What Is the Easiest Ballet Move?


Ballet is an art form that requires strength, control, and grace. It has been around for centuries and is one of the most popular forms of dance.

There are many different types of ballet moves, from basic steps to complex leaps and turns. So, what is the easiest ballet move?

The easiest ballet move is likely the plié. This move involves bending the knees while keeping the heels on the floor, then straightening them again.

It can be done with both feet or just one foot at a time. The plié can be used in many different combinations and can help dancers build strength in their legs and core.

Another simple ballet move is the tendu. This move involves extending one leg out to the side while keeping it straight.

It can be done with both legs at once or alternating each leg to create more complex sequences. Tendus are often used as a warmup exercise as they help dancers build flexibility in their hips and ankles.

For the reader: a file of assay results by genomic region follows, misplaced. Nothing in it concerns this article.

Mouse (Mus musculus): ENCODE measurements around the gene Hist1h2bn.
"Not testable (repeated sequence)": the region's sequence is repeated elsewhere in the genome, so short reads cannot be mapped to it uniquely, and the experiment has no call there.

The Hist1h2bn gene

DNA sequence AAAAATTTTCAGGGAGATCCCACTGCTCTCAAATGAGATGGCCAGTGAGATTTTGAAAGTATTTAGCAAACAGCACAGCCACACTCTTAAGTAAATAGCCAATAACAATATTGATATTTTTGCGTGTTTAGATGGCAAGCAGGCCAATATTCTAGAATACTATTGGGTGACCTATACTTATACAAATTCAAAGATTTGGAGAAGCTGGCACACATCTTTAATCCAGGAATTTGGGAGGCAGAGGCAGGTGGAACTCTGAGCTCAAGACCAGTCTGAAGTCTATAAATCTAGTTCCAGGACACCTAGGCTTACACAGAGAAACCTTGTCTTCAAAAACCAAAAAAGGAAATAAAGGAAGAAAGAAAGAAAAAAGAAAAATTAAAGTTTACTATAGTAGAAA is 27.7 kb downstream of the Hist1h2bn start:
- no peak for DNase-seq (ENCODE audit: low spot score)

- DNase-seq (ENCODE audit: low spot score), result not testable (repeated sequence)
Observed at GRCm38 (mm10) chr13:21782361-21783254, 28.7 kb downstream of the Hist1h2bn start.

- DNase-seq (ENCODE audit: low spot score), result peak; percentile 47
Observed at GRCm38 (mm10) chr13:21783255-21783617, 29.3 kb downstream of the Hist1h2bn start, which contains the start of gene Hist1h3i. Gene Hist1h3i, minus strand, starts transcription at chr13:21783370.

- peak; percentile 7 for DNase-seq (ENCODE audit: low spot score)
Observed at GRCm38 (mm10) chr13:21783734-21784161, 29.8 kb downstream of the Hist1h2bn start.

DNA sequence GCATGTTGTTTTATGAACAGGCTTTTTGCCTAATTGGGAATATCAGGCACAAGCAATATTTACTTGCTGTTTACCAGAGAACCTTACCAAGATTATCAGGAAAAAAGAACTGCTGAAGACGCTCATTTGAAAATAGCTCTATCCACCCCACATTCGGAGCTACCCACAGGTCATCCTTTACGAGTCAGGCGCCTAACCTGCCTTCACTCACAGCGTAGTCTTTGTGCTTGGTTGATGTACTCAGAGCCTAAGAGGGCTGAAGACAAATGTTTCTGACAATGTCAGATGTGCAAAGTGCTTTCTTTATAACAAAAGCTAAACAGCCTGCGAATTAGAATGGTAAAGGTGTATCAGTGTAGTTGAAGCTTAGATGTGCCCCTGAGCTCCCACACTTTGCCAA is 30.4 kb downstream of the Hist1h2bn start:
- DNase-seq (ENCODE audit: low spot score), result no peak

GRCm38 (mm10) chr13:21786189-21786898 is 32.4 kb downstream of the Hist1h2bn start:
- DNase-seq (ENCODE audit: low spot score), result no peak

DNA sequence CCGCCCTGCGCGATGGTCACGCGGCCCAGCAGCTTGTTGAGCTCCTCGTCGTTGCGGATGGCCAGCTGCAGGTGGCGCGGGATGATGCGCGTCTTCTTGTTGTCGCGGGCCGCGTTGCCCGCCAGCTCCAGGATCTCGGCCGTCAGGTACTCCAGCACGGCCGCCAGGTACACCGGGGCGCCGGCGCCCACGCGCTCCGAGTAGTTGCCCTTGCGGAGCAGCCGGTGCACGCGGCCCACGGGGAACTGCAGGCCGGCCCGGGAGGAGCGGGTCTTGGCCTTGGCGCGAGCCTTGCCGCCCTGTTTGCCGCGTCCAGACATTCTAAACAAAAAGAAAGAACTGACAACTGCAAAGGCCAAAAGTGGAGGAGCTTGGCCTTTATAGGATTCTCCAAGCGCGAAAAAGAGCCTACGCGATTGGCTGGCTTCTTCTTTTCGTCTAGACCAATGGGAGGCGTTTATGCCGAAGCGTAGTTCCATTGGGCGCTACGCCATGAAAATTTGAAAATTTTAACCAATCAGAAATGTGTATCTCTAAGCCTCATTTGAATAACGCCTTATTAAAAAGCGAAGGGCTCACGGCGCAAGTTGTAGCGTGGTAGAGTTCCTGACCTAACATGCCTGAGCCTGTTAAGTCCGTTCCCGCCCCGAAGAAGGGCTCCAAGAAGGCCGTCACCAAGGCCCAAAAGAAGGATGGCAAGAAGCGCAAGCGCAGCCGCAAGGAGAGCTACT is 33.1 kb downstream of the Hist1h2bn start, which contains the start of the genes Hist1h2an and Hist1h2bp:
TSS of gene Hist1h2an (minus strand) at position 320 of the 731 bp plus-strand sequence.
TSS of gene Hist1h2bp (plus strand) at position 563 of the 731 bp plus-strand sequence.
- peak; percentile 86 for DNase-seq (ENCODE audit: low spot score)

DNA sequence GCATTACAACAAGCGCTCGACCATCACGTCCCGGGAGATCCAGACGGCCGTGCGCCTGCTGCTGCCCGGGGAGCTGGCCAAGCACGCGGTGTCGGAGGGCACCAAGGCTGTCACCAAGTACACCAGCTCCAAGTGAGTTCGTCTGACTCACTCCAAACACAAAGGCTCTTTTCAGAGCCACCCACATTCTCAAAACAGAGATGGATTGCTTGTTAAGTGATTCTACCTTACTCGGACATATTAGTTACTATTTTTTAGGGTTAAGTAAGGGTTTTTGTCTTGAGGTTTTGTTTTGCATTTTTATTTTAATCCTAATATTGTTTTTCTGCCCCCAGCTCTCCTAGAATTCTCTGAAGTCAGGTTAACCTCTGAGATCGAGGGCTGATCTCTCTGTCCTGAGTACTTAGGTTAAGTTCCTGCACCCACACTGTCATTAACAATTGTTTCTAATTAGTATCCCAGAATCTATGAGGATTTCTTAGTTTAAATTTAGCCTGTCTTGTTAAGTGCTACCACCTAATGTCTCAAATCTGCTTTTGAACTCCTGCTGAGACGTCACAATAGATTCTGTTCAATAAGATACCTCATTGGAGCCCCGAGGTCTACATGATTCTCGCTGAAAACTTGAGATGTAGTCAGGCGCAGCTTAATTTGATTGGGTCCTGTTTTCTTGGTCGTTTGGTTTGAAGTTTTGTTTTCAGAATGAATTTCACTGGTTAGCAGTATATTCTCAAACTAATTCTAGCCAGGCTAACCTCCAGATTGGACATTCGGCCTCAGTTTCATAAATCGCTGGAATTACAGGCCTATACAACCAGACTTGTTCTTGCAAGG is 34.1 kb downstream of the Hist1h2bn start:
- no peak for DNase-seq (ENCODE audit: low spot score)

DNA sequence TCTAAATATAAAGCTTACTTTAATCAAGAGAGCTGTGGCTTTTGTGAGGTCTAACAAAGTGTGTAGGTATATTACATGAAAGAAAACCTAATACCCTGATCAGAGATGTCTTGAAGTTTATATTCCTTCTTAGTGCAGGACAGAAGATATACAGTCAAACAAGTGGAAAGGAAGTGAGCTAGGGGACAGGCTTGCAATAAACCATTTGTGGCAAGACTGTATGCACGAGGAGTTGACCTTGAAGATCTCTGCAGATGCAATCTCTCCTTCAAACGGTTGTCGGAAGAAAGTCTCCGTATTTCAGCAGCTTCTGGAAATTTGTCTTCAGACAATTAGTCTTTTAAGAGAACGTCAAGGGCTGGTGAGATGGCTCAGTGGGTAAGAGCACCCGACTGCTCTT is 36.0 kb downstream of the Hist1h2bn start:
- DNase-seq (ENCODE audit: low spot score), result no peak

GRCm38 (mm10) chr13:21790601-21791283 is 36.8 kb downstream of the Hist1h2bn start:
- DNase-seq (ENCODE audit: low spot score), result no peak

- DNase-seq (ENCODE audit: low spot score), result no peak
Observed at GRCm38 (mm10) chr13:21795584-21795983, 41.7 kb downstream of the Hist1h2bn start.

Relevés are also considered an easy ballet move for beginners. This move involves rising up onto the balls of your feet while keeping your body straight and your heels off of the floor. Relevés can help dancers build strength in their feet and ankles and are often used as part of a combination of other steps.

Pas de bourrée, which means “step of a bumblebee” in French, is another relatively easy ballet move for beginners to learn. This move involves taking two quick steps using both feet and can be done forward, backward, or side-to-side depending on what combination you’re doing.

Ballet moves don’t have to be difficult or complex to look beautiful! Even beginning dancers can learn simple steps like pliés, tendus, relevés, and pas de bourrées that will make them look graceful on stage.


The easiest ballet moves for beginners include pliés, tendus, relevés, and pas de bourrées. These four steps are relatively simple but still look impressive when performed correctly! With practice and dedication any dancer can master these moves and become a graceful ballerina or danseur.